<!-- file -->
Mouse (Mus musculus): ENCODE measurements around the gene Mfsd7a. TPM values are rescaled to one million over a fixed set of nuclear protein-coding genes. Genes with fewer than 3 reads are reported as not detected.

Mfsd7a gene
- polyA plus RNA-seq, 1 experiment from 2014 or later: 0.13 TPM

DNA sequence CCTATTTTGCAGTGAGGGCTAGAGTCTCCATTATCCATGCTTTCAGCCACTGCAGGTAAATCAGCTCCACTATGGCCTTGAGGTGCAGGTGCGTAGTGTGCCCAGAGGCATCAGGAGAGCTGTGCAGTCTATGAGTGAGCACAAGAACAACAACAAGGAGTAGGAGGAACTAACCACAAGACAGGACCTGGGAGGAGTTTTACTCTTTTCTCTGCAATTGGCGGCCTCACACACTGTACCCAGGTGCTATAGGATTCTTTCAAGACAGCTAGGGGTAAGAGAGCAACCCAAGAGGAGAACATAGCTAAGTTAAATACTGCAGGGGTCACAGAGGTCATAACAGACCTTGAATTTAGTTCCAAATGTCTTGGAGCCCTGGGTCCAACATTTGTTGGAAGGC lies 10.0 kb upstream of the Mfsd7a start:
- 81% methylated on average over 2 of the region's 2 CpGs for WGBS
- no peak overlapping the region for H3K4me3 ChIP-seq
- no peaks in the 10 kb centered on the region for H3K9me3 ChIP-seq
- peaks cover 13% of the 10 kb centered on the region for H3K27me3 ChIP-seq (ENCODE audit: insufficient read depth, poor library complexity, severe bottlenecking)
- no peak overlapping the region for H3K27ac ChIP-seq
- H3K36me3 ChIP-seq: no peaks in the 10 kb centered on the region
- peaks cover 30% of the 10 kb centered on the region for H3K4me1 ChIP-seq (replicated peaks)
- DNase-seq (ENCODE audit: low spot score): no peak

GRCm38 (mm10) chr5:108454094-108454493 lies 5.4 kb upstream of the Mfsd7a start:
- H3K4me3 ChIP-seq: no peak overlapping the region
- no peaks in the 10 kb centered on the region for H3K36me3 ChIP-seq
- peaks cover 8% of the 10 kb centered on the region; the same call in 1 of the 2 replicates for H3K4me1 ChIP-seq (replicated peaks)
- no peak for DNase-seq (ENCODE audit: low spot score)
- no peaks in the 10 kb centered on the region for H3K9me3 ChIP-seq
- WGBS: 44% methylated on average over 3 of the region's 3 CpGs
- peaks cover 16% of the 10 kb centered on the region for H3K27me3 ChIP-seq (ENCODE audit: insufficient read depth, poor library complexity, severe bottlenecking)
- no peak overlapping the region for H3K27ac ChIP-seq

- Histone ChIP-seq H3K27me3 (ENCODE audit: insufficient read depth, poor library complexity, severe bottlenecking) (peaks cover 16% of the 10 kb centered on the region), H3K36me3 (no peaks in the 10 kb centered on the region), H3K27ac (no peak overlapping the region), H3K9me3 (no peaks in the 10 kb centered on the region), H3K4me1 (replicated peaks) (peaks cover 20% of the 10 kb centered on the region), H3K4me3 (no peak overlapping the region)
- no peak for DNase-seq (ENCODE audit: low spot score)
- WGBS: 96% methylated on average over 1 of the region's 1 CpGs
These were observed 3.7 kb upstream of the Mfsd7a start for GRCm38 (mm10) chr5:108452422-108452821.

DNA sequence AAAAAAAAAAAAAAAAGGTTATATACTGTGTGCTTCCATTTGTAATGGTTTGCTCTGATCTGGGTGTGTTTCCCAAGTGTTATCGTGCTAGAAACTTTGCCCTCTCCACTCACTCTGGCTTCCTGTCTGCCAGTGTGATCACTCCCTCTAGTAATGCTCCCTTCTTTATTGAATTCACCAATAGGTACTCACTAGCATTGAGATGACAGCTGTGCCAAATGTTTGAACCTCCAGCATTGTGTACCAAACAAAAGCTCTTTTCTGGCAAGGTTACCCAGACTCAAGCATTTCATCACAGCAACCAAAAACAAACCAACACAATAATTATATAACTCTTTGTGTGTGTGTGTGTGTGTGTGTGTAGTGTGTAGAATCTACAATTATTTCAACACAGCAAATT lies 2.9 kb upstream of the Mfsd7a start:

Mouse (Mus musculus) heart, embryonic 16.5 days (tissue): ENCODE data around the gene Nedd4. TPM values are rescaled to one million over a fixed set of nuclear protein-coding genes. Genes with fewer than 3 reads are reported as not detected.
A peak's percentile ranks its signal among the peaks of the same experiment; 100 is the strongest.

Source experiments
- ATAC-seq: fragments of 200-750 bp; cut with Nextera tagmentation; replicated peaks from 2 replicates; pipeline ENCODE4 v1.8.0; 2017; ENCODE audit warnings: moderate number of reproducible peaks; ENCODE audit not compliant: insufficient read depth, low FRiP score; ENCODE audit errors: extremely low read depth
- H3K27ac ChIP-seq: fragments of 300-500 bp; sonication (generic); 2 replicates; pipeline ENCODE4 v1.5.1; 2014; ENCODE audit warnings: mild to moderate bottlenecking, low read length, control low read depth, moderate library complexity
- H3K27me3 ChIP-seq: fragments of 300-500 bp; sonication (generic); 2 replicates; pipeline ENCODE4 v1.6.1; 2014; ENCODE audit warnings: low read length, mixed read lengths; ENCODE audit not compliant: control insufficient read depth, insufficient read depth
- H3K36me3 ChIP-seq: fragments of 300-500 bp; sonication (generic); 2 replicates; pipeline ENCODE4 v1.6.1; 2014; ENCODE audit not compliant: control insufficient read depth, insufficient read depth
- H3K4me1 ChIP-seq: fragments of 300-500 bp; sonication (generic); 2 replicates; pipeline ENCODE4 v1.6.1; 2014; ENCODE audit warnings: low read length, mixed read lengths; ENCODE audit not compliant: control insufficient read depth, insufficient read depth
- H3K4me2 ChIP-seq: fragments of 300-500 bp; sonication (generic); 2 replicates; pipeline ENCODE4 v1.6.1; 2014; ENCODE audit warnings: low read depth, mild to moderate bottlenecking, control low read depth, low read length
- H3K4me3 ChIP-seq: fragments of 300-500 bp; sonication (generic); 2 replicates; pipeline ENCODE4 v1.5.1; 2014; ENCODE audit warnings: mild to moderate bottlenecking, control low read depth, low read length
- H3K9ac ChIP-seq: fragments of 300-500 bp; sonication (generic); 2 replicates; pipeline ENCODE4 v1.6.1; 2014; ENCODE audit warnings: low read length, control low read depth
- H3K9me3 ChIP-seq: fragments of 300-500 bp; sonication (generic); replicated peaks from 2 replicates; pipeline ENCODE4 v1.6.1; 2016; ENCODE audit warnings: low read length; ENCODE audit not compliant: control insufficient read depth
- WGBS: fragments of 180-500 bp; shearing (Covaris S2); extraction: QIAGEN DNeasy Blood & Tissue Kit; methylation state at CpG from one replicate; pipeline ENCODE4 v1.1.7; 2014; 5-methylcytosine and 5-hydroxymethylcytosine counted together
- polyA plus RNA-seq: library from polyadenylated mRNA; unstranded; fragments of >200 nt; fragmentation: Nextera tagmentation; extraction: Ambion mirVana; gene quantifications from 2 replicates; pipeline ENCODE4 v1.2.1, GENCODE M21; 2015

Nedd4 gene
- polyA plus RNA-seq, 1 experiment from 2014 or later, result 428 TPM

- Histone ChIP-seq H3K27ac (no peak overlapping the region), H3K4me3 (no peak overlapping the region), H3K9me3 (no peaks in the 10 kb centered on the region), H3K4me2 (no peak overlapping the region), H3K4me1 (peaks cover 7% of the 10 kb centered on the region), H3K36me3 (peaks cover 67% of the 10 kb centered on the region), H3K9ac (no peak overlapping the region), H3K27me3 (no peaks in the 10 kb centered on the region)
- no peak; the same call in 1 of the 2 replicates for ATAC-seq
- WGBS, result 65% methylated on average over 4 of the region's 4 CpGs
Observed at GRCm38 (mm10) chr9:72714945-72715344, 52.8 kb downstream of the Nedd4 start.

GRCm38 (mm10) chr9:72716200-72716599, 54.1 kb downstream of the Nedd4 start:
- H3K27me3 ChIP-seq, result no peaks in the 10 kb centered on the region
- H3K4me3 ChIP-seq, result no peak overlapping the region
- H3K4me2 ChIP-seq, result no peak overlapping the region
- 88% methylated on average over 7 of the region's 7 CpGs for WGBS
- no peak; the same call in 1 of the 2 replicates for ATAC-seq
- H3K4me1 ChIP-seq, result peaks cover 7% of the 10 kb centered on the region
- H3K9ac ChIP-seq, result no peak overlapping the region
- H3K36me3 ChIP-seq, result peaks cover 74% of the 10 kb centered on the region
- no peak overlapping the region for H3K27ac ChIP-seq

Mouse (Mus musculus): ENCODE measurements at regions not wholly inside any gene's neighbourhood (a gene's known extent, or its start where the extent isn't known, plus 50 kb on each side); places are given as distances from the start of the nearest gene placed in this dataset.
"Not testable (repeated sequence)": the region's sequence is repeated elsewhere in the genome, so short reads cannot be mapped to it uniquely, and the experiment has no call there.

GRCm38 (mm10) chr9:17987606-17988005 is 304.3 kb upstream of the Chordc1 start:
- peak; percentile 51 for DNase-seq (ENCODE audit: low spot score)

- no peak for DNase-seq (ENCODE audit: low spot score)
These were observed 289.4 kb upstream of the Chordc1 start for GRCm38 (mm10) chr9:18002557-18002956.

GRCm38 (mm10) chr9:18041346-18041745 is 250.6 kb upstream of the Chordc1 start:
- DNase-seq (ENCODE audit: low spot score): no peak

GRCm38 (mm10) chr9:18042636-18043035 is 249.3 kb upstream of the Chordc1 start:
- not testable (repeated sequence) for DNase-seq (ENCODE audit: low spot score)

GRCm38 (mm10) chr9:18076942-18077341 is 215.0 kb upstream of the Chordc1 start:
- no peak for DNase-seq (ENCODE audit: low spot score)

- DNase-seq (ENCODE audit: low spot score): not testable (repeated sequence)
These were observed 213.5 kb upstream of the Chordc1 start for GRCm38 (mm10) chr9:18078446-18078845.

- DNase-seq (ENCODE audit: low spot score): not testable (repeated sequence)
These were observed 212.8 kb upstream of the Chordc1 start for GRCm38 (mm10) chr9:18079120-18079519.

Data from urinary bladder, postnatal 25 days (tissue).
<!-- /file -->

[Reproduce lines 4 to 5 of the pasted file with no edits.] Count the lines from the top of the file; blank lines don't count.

DNA sequence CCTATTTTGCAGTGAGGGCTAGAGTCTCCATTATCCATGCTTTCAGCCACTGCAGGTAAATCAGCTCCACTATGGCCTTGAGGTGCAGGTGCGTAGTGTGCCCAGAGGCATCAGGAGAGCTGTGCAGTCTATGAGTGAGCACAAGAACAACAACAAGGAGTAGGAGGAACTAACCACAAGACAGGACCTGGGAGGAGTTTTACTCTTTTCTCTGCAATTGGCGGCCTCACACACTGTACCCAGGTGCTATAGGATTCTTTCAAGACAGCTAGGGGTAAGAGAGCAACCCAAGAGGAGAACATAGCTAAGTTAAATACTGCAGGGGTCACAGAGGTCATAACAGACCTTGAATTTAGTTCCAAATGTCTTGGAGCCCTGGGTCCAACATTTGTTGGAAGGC lies 10.0 kb upstream of the Mfsd7a start:
- 81% methylated on average over 2 of the region's 2 CpGs for WGBS